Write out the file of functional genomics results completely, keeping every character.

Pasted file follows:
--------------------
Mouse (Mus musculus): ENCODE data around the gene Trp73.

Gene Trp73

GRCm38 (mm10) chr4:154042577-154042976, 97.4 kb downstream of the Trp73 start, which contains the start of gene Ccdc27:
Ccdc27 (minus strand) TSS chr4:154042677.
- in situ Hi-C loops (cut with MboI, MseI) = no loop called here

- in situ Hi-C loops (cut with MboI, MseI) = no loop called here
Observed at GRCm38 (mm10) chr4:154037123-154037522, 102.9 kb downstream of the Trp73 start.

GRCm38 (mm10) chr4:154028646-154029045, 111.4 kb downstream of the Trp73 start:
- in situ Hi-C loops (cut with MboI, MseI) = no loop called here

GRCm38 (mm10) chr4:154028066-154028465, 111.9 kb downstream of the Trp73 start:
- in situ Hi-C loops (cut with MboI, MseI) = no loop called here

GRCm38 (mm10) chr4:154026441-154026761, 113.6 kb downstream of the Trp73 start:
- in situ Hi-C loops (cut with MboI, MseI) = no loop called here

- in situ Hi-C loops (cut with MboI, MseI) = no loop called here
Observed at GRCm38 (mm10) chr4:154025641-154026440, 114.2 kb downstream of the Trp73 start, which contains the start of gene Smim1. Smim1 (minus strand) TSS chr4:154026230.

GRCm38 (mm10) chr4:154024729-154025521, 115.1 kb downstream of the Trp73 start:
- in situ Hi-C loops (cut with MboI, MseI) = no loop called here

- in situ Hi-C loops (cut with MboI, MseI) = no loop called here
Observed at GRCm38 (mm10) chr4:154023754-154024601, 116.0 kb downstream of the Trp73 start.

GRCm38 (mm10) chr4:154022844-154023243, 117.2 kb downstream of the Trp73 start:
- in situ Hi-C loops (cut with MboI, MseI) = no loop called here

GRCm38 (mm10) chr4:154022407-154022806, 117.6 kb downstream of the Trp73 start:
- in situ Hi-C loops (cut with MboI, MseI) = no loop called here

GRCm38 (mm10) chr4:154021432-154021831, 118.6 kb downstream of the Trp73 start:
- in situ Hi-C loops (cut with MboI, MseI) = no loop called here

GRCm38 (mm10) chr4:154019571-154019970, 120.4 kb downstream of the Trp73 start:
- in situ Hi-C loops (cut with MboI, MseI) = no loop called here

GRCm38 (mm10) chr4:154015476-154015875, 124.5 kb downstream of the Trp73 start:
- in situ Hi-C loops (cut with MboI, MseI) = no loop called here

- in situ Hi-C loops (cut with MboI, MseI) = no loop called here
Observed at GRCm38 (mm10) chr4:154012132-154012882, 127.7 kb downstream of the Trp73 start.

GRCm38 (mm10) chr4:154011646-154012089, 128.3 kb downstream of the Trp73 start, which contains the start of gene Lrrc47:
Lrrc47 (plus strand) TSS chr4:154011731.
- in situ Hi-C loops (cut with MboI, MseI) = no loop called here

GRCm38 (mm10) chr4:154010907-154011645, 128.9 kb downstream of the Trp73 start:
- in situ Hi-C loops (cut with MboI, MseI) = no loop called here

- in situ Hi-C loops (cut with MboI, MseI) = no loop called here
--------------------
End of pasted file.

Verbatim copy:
Mouse (Mus musculus): ENCODE data around the gene Trp73.

Gene Trp73

GRCm38 (mm10) chr4:154042577-154042976, 97.4 kb downstream of the Trp73 start, which contains the start of gene Ccdc27:
Ccdc27 (minus strand) TSS chr4:154042677.
- in situ Hi-C loops (cut with MboI, MseI) = no loop called here

- in situ Hi-C loops (cut with MboI, MseI) = no loop called here
Observed at GRCm38 (mm10) chr4:154037123-154037522, 102.9 kb downstream of the Trp73 start.

GRCm38 (mm10) chr4:154028646-154029045, 111.4 kb downstream of the Trp73 start:
- in situ Hi-C loops (cut with MboI, MseI) = no loop called here

GRCm38 (mm10) chr4:154028066-154028465, 111.9 kb downstream of the Trp73 start:
- in situ Hi-C loops (cut with MboI, MseI) = no loop called here

GRCm38 (mm10) chr4:154026441-154026761, 113.6 kb downstream of the Trp73 start:
- in situ Hi-C loops (cut with MboI, MseI) = no loop called here

- in situ Hi-C loops (cut with MboI, MseI) = no loop called here
Observed at GRCm38 (mm10) chr4:154025641-154026440, 114.2 kb downstream of the Trp73 start, which contains the start of gene Smim1. Smim1 (minus strand) TSS chr4:154026230.

GRCm38 (mm10) chr4:154024729-154025521, 115.1 kb downstream of the Trp73 start:
- in situ Hi-C loops (cut with MboI, MseI) = no loop called here

- in situ Hi-C loops (cut with MboI, MseI) = no loop called here
Observed at GRCm38 (mm10) chr4:154023754-154024601, 116.0 kb downstream of the Trp73 start.

GRCm38 (mm10) chr4:154022844-154023243, 117.2 kb downstream of the Trp73 start:
- in situ Hi-C loops (cut with MboI, MseI) = no loop called here

GRCm38 (mm10) chr4:154022407-154022806, 117.6 kb downstream of the Trp73 start:
- in situ Hi-C loops (cut with MboI, MseI) = no loop called here

GRCm38 (mm10) chr4:154021432-154021831, 118.6 kb downstream of the Trp73 start:
- in situ Hi-C loops (cut with MboI, MseI) = no loop called here

GRCm38 (mm10) chr4:154019571-154019970, 120.4 kb downstream of the Trp73 start:
- in situ Hi-C loops (cut with MboI, MseI) = no loop called here

GRCm38 (mm10) chr4:154015476-154015875, 124.5 kb downstream of the Trp73 start:
- in situ Hi-C loops (cut with MboI, MseI) = no loop called here

- in situ Hi-C loops (cut with MboI, MseI) = no loop called here
Observed at GRCm38 (mm10) chr4:154012132-154012882, 127.7 kb downstream of the Trp73 start.

GRCm38 (mm10) chr4:154011646-154012089, 128.3 kb downstream of the Trp73 start, which contains the start of gene Lrrc47:
Lrrc47 (plus strand) TSS chr4:154011731.
- in situ Hi-C loops (cut with MboI, MseI) = no loop called here

GRCm38 (mm10) chr4:154010907-154011645, 128.9 kb downstream of the Trp73 start:
- in situ Hi-C loops (cut with MboI, MseI) = no loop called here

- in situ Hi-C loops (cut with MboI, MseI) = no loop called here